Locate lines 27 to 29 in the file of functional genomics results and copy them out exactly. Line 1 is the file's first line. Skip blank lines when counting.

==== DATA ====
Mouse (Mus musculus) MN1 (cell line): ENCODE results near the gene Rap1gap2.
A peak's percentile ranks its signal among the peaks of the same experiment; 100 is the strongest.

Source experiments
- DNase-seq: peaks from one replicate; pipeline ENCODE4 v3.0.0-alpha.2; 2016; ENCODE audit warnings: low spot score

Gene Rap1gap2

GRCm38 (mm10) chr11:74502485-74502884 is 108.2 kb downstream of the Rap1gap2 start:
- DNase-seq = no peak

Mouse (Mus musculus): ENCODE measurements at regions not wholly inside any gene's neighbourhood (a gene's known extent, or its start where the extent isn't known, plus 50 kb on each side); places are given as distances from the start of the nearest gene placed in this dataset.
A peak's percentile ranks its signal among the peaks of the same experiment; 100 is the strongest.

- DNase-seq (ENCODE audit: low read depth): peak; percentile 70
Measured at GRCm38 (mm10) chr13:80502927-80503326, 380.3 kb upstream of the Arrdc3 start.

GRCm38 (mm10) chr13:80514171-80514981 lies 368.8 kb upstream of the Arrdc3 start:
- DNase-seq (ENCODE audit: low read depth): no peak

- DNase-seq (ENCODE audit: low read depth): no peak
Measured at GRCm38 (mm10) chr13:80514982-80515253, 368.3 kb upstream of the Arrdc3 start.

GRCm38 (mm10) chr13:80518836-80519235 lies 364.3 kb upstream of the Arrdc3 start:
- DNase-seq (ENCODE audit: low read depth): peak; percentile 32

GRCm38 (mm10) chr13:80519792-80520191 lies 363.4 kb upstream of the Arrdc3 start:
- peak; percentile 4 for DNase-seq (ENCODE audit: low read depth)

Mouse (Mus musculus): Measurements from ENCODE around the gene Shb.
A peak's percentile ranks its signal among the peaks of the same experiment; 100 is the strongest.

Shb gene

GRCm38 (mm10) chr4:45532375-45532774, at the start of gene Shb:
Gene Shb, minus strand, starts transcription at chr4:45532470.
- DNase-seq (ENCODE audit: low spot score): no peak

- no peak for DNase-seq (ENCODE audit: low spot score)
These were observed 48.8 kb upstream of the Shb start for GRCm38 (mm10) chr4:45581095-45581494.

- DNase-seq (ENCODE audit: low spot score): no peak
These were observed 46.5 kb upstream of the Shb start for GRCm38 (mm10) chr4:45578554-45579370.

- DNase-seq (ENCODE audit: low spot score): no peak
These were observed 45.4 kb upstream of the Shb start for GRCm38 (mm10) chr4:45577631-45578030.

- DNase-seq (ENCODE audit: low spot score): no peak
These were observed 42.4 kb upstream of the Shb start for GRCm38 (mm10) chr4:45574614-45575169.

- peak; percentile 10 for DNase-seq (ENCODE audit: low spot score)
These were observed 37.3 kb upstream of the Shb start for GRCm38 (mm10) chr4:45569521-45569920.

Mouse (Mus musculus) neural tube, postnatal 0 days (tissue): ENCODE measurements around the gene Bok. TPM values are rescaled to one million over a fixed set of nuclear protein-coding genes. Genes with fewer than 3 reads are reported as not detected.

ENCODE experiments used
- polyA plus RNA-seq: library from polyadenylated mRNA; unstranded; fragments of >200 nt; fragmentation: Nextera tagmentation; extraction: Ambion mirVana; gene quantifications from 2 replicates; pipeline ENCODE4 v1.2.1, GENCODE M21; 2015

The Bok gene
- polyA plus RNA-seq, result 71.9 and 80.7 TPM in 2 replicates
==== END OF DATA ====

These were observed 48.8 kb upstream of the Shb start for GRCm38 (mm10) chr4:45581095-45581494.

- DNase-seq (ENCODE audit: low spot score): no peak
These were observed 46.5 kb upstream of the Shb start for GRCm38 (mm10) chr4:45578554-45579370.